Alice in Chains
1000 Recordings to Hear Before You Die + 1001 Albums You Must Hear Before You Die
Many a musician has found themselves wound up in an addiction to heroin, including several we’ve already looked at. Some have found inspiration in the drug, and so many more have found destruction. I would argue that Alice in Chains was more profoundly influenced by heroin than any other band in history. Two of the members who were with the band during “Dirt” later died in overdoses. As horrible as it sounds, heroin also served as a muse for the group’s best music.
If you listen to both “Dirt” and the band’s debut, “Facelift,” you notice an audible change in attitude. Both albums focus heavily on drug use, but “Facelift” (although never happy per se) takes a more rock ‘n’ roll attitude towards addiction. On “Dirt,” the band seems to realize that these habits would eventually result in their demise, and as a result, the mood is even darker than before.
The songs on drugs and mortality are the most prominent. “Them Bones” kicks off the album with looming chords and a fantastic, dark solo from guitarist Jerry Cantrell. “Rain When I Die” and “Hate To Feel” showcase vocalist Layne Staley’s brutal honesty on the matter, the latter featuring him lamenting “All this time I swore I’d never be like my old man.”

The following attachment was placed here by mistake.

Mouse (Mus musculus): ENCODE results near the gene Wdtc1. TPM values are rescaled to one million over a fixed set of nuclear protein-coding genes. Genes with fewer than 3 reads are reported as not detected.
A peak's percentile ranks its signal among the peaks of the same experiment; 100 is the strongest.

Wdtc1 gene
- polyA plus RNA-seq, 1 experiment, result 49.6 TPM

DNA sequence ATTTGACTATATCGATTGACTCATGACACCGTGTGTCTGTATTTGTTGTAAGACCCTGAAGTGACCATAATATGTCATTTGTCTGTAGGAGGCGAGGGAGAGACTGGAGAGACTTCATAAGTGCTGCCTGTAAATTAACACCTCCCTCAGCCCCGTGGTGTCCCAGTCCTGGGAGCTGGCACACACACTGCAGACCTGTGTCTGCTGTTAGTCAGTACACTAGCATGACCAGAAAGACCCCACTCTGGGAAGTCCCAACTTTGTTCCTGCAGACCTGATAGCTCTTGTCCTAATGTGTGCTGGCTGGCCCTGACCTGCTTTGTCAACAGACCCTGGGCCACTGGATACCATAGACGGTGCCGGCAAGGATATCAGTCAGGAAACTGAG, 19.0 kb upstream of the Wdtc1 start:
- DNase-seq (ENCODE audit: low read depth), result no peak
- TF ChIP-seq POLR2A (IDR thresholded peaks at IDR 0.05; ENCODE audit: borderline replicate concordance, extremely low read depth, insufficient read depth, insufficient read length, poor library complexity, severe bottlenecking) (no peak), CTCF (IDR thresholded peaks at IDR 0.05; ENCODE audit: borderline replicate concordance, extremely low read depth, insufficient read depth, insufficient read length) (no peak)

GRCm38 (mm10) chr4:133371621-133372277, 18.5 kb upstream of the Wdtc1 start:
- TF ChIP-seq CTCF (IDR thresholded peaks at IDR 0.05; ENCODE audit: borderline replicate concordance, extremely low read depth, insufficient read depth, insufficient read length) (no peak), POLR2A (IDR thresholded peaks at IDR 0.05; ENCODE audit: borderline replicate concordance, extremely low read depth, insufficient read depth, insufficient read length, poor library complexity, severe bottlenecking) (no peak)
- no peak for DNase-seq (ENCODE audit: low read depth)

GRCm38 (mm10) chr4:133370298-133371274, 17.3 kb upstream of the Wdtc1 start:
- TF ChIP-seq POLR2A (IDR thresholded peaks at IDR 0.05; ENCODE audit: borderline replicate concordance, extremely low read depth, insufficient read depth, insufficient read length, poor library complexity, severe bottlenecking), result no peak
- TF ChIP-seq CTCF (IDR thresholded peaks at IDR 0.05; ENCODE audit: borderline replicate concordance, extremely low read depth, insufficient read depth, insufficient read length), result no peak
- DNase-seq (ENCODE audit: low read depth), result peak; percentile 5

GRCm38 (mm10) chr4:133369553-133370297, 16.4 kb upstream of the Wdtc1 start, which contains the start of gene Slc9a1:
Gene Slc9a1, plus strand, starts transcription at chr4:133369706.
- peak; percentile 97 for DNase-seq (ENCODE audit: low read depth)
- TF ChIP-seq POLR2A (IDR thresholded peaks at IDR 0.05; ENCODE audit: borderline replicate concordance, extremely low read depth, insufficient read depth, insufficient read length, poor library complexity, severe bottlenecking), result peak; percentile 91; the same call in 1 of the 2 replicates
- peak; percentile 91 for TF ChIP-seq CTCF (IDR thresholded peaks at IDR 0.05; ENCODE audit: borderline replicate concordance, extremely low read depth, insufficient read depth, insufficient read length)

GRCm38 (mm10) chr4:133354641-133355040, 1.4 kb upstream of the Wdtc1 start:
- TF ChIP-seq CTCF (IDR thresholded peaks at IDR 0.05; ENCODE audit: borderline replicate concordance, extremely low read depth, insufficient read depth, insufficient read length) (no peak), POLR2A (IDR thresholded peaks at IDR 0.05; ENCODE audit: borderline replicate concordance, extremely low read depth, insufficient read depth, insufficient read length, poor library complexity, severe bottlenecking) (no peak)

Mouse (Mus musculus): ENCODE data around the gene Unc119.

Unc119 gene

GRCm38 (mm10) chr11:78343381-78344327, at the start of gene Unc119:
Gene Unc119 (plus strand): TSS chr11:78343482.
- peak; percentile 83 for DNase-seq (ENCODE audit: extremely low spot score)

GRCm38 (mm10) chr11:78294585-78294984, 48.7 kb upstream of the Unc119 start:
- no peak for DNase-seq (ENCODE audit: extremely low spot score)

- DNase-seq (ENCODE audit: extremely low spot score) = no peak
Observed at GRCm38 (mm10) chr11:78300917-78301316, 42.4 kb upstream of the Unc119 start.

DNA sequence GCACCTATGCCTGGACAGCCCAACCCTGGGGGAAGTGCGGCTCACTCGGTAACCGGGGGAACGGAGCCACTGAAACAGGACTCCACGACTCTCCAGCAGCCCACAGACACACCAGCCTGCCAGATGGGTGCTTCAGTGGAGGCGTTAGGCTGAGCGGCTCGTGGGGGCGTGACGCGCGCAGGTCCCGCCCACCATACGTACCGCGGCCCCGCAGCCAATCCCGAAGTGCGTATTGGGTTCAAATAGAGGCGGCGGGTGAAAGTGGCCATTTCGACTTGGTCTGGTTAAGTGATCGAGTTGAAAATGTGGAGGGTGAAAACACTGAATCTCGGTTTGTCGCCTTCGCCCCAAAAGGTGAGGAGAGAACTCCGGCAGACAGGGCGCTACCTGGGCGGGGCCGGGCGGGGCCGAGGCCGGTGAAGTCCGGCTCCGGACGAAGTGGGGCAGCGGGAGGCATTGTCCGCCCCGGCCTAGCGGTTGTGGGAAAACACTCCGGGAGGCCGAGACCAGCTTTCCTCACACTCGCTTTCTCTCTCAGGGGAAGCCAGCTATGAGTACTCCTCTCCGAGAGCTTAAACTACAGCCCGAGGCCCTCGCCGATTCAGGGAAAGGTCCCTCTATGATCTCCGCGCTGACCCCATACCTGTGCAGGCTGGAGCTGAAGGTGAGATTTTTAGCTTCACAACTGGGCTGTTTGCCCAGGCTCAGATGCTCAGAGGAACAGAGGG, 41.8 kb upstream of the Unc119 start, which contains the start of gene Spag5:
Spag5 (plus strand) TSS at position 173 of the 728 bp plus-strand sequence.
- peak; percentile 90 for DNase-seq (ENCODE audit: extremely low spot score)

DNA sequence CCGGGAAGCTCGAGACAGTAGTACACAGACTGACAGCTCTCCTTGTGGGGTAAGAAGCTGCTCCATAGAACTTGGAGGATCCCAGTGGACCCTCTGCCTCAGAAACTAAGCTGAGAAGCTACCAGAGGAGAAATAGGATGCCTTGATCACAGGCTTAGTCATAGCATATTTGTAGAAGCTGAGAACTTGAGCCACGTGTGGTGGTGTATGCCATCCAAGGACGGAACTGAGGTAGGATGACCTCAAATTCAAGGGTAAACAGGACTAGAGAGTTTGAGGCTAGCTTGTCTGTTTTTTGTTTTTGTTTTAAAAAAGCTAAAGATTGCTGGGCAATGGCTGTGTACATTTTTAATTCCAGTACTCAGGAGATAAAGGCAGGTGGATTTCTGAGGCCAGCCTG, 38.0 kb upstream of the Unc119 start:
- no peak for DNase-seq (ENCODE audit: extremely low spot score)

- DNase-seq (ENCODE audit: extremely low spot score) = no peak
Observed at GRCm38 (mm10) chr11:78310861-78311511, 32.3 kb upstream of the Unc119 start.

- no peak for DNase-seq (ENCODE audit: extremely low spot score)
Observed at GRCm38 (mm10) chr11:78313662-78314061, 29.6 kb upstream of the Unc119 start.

Even when the band didn’t focus on the drugs, the subject matter was just as dark and equally based in truth. Single “Rooster” details Cantrell’s father’s time in Vietnam, the unusually confrontational “Dam That River” is Cantrell’s reaction to drummer Sean Kinney smashing a glass tabletop over his head during a fight, and “Would?” (which features an amazing opening bass line from Mike Starr) is an ode to deceased Mother Love Bone vocalist Andrew Wood.
Aside from personal experience, the quality that made Alice in Chains great was the chemistry between Cantrell and Staley, who shared similar struggles, which allowed Cantrell to write guitar parts that were perfect accompaniments to Staley’s prose, plus the harmonies that the two shared.
The chemistry would be short lived however. Despite releasing several EPs and one more full length album, the band never lived up to its earlier work. Staley would separate from the band and die in 2002. Starr would die in 2011. Cantrell and Kinney are clean and released a new AIC record in 2009. I’m honestly glad that those two turned their lives around, but it is with guilt that I confess that the group’s best work came under the supervision of addiction.
INTERESTING FACT: “Intro (Dream Sequence)” is a short track based around a riff Cantrell would play to annoy his fellow band mates. He agreed to never play it again if it made the album.